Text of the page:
Zwei Formen übereinander (Two Forms on Each Other), 1952

I leave you here with this non-representative selection of works, as i’ve written already quite extensively about the show in VLR.

Tachismus 4 (Tachism 4), 1958
Napoleon und Brigitte Bardot, 1961
Selbstporträt als Astronautin (Self-portrait as an Astronaut), 1968-69
Stilleben mit Apfelsäge (Still Life with Apple Saw), 1969
The Murder of ML, 1973
Selbstporträt mit Maulkorb (Self-portrait with Muzzle), 1973
Self-portrait with Butterflies, 1975
Die Atommütter (The Atomic Mothers), 1984
Jungfrau mit Stier (Virgin with Bull), ca.1988
Raketenbasis, Missiles I und II (Missile Base, Missiles I and II), 1989
Wangen-, Stirn- und Kinnsensationen (Cheeks, Forehead and Chin Sensations), 1996
Nasenfilter (Nose Filter), 1998
Die Illusion von meiner Tierfamilie (The Illusion of my Animal Family), 1999
Zwei Arten zu sein, Doppelselbstporträt (Two Ways of Being, Double Self-portrait), 2000
Ideenfischer (Idea Anglers), 2001
Die Trauer (The Mourning), 2003
Die unschuldige Blick (The Innocent Gaze), 2008
Vom Tode gezeichnet (Drawn by Death), 2011 (detail)

Bertus Pieters

© Villa Next Door 2019

Contents of all photographs courtesy to all owners of the works, the estate of Maria Lassnig and Stedelijk Museum, Amsterdam

 

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Petra Strahovnik and Ensemble Modelo62: disOrders 1, Through the Looking Glass; Trixie, The Grey Space, Haagse Kunstkring, PARTS Project, Galerie Helder, The Hague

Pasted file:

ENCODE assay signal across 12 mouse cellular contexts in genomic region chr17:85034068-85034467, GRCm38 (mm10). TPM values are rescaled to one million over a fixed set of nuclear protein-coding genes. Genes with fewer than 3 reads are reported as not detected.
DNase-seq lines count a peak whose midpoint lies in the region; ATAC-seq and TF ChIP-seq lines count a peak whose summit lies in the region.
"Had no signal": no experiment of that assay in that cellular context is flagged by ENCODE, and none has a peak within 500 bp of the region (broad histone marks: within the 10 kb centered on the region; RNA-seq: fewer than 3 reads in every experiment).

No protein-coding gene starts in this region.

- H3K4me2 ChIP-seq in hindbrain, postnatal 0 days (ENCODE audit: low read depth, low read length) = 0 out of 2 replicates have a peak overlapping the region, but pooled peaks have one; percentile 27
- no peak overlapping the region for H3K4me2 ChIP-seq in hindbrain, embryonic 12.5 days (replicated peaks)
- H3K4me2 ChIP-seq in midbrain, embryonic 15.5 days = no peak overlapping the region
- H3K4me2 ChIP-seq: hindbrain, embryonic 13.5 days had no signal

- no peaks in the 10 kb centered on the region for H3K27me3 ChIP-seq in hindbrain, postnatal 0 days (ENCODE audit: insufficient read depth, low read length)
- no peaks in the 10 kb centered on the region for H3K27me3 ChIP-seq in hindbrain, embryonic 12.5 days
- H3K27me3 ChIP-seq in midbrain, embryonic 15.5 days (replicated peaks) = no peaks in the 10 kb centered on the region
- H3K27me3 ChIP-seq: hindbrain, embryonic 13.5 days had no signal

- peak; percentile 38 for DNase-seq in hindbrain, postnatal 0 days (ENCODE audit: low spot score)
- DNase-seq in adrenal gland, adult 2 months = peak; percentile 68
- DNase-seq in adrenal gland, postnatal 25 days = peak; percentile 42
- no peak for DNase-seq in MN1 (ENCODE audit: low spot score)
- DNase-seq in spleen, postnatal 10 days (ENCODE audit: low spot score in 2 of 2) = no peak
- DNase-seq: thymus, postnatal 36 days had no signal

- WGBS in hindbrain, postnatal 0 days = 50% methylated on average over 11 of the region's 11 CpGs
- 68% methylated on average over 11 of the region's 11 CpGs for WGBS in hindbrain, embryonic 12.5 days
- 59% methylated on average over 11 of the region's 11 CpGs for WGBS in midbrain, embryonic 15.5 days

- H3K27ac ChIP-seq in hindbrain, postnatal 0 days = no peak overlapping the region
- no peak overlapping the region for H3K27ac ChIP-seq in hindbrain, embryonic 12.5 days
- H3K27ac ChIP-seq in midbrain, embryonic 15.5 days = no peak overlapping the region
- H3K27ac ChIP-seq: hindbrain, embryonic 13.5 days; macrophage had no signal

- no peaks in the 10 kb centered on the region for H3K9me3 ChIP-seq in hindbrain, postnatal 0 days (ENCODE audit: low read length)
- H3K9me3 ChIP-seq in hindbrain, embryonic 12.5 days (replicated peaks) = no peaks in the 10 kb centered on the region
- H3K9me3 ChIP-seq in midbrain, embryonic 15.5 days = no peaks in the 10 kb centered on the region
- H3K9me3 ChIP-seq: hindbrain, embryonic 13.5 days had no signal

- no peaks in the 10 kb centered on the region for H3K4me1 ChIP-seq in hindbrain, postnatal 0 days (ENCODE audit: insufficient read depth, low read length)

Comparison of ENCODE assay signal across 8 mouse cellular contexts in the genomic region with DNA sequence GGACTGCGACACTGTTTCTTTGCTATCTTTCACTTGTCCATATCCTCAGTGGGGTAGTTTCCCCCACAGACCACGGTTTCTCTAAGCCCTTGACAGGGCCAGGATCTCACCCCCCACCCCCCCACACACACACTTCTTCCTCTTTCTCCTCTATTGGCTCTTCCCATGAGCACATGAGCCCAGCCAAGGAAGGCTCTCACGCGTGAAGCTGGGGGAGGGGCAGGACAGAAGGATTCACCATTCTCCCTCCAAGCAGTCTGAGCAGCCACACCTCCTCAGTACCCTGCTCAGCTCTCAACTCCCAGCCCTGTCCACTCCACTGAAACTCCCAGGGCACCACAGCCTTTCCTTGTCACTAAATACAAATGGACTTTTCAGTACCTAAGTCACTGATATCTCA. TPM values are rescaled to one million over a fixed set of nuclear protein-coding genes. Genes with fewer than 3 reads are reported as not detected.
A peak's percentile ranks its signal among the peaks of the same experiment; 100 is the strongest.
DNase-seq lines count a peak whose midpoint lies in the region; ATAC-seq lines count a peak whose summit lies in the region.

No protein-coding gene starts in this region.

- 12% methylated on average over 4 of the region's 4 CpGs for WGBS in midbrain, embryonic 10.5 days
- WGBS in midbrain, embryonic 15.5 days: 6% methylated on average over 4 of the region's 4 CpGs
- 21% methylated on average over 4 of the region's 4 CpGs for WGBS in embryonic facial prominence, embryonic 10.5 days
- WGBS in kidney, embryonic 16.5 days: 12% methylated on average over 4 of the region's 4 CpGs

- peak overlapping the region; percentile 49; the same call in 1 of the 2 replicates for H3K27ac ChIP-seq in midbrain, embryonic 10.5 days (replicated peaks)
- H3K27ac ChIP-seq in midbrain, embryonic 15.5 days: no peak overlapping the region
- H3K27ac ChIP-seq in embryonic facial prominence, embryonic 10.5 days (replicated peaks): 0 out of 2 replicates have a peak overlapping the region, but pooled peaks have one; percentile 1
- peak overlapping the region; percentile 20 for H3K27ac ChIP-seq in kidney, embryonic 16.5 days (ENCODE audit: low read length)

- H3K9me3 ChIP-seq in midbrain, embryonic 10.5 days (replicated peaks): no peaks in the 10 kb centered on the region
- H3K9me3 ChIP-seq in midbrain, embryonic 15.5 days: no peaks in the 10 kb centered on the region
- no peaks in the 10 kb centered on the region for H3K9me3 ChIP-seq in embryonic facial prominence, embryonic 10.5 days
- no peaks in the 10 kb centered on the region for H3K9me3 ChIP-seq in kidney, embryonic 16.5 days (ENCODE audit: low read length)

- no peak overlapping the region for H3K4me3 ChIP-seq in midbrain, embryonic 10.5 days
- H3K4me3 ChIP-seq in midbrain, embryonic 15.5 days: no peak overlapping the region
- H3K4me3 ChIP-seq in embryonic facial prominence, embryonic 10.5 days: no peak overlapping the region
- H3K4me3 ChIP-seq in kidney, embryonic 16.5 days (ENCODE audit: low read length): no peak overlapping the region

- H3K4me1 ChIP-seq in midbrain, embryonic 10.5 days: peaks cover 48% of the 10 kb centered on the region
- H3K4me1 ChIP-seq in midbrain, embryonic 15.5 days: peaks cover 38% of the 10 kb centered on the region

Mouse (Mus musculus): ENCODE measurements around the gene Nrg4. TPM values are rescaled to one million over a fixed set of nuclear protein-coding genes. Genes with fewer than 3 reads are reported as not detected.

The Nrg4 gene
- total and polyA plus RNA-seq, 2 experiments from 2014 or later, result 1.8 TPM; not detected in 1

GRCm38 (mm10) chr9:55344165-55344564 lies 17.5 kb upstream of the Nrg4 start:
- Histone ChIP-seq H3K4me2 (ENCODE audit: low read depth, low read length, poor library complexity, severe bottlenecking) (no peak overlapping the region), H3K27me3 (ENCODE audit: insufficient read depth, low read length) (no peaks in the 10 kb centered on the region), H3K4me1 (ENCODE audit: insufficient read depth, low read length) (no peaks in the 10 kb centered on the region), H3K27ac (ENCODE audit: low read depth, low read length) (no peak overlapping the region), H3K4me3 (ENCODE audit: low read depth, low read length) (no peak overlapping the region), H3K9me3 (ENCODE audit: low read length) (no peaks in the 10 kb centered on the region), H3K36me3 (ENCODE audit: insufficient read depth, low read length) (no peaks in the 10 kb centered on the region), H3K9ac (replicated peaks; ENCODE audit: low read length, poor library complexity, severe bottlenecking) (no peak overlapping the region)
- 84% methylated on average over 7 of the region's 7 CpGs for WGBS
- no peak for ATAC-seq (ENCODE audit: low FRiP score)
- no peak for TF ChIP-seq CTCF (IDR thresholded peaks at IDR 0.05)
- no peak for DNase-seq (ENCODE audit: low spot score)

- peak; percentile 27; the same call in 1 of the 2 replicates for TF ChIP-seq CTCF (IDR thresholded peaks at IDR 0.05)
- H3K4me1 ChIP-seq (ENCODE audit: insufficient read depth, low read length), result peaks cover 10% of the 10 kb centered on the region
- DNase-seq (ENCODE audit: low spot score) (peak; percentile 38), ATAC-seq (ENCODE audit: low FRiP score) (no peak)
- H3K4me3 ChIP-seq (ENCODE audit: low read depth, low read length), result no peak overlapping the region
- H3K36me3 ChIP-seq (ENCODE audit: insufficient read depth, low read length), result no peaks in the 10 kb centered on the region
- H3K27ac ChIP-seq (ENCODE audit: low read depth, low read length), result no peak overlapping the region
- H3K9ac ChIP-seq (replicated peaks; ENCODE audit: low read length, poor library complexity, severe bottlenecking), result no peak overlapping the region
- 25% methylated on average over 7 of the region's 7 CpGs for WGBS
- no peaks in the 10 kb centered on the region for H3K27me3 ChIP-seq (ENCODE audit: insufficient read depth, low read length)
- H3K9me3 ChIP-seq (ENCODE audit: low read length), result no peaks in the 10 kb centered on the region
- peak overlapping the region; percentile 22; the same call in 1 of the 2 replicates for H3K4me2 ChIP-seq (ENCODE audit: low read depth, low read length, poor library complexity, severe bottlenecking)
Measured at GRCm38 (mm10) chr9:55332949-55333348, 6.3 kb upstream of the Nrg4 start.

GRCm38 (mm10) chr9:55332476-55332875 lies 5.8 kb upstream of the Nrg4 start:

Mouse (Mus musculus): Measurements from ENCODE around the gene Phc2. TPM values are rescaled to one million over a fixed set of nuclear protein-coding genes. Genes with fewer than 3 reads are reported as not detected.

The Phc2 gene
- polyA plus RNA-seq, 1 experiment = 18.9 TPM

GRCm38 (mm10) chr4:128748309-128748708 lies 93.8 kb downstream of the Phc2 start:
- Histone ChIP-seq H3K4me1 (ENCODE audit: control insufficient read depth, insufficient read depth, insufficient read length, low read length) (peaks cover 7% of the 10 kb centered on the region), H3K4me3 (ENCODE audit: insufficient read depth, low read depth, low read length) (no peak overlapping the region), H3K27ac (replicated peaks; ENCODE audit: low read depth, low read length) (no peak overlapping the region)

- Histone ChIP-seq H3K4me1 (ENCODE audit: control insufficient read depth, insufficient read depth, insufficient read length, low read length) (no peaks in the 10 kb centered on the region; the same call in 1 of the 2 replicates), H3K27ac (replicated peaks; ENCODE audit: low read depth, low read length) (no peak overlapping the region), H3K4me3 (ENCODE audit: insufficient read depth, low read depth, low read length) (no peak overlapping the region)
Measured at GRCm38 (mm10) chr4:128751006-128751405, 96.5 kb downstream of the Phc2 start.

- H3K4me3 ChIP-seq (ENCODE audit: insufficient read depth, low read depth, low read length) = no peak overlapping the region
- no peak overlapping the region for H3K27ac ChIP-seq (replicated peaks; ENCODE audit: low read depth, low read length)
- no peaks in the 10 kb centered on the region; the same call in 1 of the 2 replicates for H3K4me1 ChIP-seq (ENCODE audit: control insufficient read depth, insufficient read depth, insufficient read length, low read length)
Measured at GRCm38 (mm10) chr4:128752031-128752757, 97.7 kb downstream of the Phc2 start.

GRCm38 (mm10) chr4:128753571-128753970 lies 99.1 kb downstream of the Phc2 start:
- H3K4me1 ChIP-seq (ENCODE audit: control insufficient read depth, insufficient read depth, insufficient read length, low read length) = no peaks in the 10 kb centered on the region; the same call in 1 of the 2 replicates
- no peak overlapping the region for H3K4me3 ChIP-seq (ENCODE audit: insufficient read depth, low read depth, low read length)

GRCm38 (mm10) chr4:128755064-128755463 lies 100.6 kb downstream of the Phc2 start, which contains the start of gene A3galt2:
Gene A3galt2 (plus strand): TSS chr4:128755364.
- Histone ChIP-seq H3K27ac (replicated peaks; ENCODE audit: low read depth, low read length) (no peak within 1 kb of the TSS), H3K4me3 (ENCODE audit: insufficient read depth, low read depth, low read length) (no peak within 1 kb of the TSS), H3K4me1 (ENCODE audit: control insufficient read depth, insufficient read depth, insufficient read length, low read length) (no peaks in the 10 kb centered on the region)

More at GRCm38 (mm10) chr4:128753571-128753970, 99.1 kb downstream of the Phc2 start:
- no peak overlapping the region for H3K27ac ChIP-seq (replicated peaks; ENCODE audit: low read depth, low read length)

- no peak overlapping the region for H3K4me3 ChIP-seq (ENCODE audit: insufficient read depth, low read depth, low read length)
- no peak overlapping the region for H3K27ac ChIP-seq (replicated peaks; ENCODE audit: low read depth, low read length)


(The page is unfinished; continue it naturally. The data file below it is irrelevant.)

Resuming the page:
Klára van de Ketterij at Trixie

Through the Looking Glass is the first part of the two-year disOrders project by composer Petra Strahovnik and performed by members of the Ensemble Modelo62.

Klára van de Ketterij at Trixie

Last weekend three-hour sessions were held by different instrumentalists each in one of five different locations, dealing each with one of five so-called mental disorders: ADHD, anxiety disorder, depression, bipolar disorder and autism.

Klára van de Ketterij at Trixie

Having seen them all at Trixie, the Grey Space in the Middle, Haagse Kunstkring, PARTS Project and Galerie Helder, I must admit it leaves me with the idea that all performances were more or less autistic.

Klára van de Ketterij at Trixie

Whether it was percussionist Klára van de Ketterij (ADHD) running around a collection of drums and other percussive instruments, cellist Jan Willem Troost (anxiety disorder) grappling with his instrument and his environment, or electric guitarist Santiago Lascurain (depression) in his bathtub with dirt, they all showed an extremely meticulous dedication to what they were doing within the sheer unbreakable walls of their supposed conditions, for three whole hours.

The Grey Space